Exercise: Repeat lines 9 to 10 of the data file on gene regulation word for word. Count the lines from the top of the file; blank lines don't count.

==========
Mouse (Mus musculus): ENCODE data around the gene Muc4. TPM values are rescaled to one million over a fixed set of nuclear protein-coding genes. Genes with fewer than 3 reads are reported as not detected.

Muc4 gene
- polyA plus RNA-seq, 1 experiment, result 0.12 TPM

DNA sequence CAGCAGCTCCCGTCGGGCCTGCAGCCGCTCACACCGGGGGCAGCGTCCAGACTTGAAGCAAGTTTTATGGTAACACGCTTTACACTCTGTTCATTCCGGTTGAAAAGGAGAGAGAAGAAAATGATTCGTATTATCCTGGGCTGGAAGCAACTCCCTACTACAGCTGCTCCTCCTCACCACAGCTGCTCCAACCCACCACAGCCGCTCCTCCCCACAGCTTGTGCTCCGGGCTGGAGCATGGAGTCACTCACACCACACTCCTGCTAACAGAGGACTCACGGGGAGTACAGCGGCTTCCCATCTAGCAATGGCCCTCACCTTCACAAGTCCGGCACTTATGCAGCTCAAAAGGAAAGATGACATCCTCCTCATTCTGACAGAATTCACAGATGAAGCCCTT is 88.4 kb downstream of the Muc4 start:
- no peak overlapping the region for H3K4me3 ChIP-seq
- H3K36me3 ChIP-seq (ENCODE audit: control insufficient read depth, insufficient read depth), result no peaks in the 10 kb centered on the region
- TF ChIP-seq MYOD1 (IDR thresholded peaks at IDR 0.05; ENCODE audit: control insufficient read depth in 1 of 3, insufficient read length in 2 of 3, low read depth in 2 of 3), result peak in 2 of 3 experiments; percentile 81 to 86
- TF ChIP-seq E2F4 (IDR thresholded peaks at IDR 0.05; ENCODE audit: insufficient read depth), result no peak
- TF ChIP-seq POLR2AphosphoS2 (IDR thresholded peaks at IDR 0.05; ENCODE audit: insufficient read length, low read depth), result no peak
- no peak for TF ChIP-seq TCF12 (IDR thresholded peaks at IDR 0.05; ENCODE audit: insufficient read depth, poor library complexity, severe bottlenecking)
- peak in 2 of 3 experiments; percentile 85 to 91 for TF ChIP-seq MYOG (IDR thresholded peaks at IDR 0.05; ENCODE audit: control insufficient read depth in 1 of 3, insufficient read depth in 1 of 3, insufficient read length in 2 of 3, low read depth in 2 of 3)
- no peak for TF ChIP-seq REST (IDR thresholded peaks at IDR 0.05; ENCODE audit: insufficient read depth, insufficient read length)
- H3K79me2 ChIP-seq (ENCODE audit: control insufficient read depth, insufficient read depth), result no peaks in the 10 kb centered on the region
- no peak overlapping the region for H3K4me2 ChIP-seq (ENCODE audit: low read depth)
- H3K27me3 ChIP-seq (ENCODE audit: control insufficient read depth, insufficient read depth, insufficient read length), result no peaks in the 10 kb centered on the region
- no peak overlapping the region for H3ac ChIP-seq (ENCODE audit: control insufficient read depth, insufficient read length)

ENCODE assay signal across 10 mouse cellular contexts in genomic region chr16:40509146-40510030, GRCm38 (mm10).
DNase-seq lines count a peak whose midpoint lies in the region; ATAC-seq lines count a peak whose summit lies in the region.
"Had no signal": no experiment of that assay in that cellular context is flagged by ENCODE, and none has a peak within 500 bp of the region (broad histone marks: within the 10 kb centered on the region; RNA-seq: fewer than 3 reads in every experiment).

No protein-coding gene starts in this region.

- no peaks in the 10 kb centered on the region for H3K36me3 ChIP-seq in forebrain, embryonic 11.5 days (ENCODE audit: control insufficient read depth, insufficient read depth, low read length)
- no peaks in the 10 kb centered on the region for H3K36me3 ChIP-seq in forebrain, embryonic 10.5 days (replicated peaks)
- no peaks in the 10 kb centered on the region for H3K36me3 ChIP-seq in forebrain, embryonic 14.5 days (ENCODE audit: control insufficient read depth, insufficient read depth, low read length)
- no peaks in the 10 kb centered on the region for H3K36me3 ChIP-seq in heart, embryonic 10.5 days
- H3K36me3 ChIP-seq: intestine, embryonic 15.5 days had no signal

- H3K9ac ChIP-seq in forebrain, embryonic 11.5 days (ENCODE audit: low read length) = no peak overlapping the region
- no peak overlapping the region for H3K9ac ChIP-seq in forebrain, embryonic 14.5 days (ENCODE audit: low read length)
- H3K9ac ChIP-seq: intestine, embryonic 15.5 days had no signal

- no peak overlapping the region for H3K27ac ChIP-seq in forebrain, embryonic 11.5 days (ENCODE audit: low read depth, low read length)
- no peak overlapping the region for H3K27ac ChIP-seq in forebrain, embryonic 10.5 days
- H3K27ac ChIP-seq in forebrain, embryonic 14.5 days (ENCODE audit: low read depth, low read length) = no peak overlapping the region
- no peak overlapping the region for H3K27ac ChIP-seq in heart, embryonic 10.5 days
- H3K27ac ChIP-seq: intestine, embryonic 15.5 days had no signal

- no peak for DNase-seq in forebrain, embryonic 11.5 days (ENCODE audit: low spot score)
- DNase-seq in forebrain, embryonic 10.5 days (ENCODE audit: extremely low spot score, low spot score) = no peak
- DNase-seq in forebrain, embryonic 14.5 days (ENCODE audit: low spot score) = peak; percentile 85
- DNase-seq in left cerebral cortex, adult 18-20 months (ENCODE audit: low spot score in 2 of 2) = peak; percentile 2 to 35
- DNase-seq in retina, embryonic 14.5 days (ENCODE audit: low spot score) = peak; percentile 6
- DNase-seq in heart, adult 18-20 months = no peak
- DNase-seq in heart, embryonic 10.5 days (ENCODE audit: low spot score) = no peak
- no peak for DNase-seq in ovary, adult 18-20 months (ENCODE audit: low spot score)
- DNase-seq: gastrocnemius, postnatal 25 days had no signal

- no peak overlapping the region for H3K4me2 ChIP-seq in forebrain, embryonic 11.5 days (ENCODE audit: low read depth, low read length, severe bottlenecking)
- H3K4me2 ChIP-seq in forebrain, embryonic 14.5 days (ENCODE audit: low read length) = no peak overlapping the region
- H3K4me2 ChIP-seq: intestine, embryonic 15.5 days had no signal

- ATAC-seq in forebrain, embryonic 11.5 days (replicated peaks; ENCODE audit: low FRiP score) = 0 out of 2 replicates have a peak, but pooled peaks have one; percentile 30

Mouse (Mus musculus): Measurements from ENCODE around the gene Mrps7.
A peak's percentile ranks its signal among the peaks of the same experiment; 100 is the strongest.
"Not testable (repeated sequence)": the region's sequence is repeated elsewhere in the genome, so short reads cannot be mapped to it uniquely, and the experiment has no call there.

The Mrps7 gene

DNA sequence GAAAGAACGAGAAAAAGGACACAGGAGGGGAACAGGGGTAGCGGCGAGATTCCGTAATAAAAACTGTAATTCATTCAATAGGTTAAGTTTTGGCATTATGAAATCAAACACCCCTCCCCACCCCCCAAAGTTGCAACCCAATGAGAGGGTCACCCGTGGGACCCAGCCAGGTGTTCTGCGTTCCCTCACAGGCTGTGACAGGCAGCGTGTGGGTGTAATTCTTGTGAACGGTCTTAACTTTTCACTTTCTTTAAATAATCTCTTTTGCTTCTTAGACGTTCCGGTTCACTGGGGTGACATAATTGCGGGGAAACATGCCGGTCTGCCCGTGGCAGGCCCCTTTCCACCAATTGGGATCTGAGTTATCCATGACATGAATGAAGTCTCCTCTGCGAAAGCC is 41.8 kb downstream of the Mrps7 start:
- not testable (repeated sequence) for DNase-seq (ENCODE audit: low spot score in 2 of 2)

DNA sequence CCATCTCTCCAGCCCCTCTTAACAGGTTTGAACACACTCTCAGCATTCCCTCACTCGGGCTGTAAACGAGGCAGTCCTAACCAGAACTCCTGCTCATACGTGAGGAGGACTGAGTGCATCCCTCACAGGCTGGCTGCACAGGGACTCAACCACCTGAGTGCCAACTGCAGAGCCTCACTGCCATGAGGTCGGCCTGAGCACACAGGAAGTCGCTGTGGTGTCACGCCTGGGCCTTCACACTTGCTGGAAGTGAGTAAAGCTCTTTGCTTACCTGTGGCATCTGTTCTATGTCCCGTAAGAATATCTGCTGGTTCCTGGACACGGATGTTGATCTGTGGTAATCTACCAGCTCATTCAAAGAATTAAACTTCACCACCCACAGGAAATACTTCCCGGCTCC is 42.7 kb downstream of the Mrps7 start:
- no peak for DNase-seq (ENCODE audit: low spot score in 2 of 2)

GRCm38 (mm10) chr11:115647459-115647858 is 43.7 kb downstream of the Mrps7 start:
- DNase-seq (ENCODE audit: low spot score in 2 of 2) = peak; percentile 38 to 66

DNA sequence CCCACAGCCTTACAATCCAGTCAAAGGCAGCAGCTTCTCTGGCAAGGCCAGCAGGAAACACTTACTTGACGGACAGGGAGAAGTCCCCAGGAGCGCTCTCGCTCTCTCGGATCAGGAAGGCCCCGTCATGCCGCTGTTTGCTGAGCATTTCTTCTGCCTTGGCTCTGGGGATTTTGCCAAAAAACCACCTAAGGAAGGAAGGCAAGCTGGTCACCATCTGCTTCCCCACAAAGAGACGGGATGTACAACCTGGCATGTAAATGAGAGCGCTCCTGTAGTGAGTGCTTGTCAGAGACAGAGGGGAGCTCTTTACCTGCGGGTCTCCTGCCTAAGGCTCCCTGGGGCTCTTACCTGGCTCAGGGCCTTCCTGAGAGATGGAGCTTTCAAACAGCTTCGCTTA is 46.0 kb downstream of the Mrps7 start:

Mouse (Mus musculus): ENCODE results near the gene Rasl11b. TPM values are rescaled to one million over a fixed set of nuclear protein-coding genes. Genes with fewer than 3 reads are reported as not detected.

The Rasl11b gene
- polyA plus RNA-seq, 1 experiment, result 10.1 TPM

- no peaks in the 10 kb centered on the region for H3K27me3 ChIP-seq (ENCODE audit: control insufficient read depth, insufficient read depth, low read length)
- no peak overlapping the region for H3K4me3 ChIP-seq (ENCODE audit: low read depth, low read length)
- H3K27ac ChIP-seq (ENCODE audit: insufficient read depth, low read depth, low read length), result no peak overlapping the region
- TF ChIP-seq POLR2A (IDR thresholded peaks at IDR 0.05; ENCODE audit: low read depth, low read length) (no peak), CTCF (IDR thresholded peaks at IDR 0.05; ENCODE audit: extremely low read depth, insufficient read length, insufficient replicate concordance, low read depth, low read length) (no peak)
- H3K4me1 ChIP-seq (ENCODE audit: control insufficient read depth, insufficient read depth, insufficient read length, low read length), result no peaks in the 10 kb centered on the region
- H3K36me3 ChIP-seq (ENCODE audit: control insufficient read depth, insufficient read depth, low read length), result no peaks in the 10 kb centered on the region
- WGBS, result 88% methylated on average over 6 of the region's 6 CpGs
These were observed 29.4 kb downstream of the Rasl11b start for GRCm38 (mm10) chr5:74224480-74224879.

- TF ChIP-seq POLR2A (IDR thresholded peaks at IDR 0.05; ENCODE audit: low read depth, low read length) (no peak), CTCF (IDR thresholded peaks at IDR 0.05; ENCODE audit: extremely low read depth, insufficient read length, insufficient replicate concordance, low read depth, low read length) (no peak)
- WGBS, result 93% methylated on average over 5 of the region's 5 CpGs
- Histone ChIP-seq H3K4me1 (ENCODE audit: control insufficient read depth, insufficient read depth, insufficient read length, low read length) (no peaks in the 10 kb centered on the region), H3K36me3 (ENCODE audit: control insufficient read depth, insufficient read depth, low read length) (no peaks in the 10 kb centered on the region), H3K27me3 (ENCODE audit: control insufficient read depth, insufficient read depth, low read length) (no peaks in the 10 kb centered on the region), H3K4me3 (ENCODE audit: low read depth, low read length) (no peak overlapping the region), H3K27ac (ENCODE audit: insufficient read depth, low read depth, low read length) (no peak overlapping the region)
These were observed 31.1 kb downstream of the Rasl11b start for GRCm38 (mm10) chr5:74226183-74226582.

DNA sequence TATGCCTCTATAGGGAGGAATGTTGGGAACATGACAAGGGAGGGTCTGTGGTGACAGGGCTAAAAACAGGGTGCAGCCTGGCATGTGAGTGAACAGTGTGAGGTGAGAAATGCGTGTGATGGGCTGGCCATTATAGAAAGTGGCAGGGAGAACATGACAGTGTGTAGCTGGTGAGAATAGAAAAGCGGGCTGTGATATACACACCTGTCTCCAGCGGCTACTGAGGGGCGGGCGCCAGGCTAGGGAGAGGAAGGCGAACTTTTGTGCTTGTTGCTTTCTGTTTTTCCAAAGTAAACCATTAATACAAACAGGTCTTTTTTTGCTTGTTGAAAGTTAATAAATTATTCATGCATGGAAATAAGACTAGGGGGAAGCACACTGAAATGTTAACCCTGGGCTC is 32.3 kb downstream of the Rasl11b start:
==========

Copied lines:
- TF ChIP-seq POLR2AphosphoS2 (IDR thresholded peaks at IDR 0.05; ENCODE audit: insufficient read length, low read depth), result no peak
- no peak for TF ChIP-seq TCF12 (IDR thresholded peaks at IDR 0.05; ENCODE audit: insufficient read depth, poor library complexity, severe bottlenecking)